For the rest of us. Every country in the world either has:

  • tap water  safe to drink;
  • tap water  not safe to drink.

In the first situation – common in the entire developed world and far more of the rest of the world than many inexperienced travelers believe, buy a plastic bottle of water (or wine, gin or coke if you prefer). Drink its contents. And then refill with water from tap. Its low-cost and easy, and when you don’t need the water bottle any longer you toss it.

In the second situation – you buy bottled water, not the fancy mineral water brands you can get at home. Just normal bottled water which will available everywhere the locals get thirsty. Drink and repeat.

Not hard. Not expensive. No gadget required.

Travel Hair Dryer

travel hair dryer

Image (c) yourbartender via flickr.com

Cute, usually pink, folds into itself, dual-voltage. A waste of space at the very best. At worst can cost you a fortune in damages when plugging it in results in a blowing up the hotel’s electrical system.

Hair dryers are heaters, they take a lot of power, they do not work well with dual voltage. if you must have one – buy one when you arrive in the country.

Which takes me to the next point – really, is it really that important to blow wave your hair every day? That’s like 20 minutes a DAY of travel time WASTED on pimping your hair? If you are that high maintenance  then you’ll probably spending a bit on hotels, most fancy pants hotels, yes even those overseas, will provide hair dryers.

Sheet Sleeping Bag

Comes in cotton or silk, beloved of backpackers who want to keep the bed bugs at bay. The idea in itself is not bad – but they are a lot of space and weight to devote to a single use item. I use a sarong (aka parero or lava-lava) for the same purpose. But my sarong doubles as a night dress, a skirt, a carry bag, a laundry bag, a picnic cloth and a beach towel. Plus it’s colored and patterned and therefore doesn’t show the dirt as much.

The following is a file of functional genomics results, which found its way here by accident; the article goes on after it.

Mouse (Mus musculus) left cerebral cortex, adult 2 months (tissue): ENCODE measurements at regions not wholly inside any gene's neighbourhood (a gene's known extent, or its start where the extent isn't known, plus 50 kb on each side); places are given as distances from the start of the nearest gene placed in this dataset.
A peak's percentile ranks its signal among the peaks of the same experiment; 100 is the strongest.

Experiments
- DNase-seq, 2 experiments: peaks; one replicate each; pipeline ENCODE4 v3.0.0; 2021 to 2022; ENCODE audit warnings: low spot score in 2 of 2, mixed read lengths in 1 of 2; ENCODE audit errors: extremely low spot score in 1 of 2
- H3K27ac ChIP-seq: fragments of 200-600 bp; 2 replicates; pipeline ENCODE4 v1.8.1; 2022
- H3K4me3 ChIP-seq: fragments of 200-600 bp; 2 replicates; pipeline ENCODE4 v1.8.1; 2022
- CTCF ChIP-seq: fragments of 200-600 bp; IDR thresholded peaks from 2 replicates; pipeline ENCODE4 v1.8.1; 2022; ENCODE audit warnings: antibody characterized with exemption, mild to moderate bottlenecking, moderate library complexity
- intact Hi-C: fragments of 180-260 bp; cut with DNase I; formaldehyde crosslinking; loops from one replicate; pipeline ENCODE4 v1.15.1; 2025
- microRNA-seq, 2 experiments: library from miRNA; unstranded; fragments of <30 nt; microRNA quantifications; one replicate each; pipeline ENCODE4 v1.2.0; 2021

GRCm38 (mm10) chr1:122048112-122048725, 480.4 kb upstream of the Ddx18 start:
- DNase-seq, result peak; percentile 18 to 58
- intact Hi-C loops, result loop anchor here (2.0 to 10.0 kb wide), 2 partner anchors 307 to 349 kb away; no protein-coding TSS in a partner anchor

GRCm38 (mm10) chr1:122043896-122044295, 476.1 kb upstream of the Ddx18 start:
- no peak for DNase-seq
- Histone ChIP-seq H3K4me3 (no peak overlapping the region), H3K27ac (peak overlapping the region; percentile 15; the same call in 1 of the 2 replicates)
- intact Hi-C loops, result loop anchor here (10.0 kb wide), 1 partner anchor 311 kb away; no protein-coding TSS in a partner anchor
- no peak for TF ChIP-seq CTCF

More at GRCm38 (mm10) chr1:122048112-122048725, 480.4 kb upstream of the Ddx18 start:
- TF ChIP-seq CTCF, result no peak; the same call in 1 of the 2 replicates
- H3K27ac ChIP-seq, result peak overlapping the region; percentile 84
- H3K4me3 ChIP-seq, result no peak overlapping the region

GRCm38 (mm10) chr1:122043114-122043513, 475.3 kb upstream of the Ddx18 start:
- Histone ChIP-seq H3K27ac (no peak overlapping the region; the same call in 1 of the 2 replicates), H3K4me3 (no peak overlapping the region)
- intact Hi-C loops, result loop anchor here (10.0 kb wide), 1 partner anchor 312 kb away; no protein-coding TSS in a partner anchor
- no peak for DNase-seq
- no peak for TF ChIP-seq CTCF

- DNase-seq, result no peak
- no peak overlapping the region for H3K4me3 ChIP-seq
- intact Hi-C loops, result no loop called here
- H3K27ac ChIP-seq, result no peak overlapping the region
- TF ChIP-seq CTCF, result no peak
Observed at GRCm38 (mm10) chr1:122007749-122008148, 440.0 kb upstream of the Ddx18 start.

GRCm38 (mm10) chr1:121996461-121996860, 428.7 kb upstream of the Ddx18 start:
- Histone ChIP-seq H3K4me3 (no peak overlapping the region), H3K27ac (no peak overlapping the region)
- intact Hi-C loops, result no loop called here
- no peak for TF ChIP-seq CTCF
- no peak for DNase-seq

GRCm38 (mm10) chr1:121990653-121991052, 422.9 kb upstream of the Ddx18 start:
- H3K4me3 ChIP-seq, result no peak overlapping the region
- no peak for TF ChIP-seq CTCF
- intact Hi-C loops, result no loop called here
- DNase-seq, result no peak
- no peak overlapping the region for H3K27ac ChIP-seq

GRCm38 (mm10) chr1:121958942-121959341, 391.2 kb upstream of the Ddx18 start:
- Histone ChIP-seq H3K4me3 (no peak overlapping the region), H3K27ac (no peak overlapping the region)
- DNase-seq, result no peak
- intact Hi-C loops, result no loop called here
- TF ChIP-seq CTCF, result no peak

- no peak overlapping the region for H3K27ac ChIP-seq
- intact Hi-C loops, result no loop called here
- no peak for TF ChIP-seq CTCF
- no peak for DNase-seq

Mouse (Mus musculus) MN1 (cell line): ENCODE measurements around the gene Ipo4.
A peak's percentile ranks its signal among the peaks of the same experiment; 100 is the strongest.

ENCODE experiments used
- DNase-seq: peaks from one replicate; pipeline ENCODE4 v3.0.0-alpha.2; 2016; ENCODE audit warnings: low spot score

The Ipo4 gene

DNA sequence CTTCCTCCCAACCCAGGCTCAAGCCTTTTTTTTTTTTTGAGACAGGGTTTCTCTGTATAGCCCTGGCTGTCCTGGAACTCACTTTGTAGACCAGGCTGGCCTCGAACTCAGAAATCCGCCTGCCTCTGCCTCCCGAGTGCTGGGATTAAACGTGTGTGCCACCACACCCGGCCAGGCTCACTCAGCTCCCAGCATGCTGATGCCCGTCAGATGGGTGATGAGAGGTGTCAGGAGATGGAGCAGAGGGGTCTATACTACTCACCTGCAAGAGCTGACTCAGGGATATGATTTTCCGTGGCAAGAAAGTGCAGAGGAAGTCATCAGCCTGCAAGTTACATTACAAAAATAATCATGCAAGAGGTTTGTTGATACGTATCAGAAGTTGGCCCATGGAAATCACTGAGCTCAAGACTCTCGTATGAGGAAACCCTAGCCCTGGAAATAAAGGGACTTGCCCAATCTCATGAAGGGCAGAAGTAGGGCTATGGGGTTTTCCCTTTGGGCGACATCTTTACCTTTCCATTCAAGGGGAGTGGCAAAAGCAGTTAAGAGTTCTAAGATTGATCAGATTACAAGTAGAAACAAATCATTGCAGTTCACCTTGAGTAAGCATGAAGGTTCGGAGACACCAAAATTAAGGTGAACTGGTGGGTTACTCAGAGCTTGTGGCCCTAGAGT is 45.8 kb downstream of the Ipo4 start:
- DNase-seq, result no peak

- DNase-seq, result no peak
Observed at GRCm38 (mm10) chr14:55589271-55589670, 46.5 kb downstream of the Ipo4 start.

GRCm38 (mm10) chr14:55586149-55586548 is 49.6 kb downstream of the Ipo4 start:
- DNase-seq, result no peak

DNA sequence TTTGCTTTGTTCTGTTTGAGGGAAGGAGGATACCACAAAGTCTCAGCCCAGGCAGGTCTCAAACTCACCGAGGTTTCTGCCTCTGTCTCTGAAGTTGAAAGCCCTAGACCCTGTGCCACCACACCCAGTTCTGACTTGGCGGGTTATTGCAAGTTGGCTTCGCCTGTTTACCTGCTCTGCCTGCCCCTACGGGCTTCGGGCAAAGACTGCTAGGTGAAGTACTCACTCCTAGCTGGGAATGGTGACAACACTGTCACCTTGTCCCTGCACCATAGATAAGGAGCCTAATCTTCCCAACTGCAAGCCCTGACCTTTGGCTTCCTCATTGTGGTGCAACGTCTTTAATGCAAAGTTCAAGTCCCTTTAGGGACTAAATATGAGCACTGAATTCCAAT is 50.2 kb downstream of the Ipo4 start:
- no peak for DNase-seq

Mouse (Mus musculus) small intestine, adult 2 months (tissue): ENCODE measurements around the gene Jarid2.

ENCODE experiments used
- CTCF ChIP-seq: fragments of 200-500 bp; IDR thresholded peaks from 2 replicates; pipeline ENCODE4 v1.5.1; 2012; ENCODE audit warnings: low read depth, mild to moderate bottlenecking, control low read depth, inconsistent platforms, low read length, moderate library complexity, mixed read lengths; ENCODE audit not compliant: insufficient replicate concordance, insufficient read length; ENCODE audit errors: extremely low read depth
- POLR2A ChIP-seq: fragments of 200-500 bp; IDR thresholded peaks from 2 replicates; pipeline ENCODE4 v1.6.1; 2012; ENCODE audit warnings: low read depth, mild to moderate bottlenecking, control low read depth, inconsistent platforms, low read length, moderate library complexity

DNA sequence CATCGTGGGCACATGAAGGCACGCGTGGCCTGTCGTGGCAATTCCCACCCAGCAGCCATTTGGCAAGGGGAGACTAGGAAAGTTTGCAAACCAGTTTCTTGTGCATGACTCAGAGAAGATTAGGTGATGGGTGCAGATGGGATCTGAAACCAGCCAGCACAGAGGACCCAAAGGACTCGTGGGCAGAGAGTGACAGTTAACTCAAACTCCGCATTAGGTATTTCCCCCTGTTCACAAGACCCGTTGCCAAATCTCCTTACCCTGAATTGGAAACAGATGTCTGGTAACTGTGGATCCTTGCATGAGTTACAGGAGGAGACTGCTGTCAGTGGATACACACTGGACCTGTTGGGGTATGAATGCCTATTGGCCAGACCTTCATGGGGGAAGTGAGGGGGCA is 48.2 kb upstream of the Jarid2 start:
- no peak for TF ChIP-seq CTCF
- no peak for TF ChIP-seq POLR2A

The whole bed bug thing is over-stated too. If you are seriously worried a sleeping, sheet or otherwise or a sarong won’t help you – unless you soak them in insecticide, which is a slight bit of overkill. Bed bugs are unpleasant but that’s all, they don’t carry serious disease like mosquitoes.

Swiss Army Knife

swiss army pocket knife

Image (c) pennuja via flickr.com

I used to carry one of these, but I never replaced the last one I lost. Unless you actually happened to gradate the Boy Scouts it’s unlikely that you will find much use for the 47 essential tools these things include. Plus they are heavy. Plus they are fiddly, so that when you do need to get out the scissors to make the tourniquet  for your snake bite, it’s unlikely that you’ll be able to find it and/or extract in time to stop the venom.

Plus if you can’t take one if you are travelling with carry on luggage only – but that’s a whole other article.

About Elisabeth Sowerbutts

Lis Sowerbutts has written 32 posts in this blog.

Born in England Elisabeth has lived in: England, Scotland, New Zealand, Australia, Papua New Guinea and Canada. She holds three passports but calls Middle Earth home, for the moment. Travel is her passion, and she has travelled to every continent in over 30 years of independent travel. She now makes a full time living as a successful writer and on-line entrepreneur.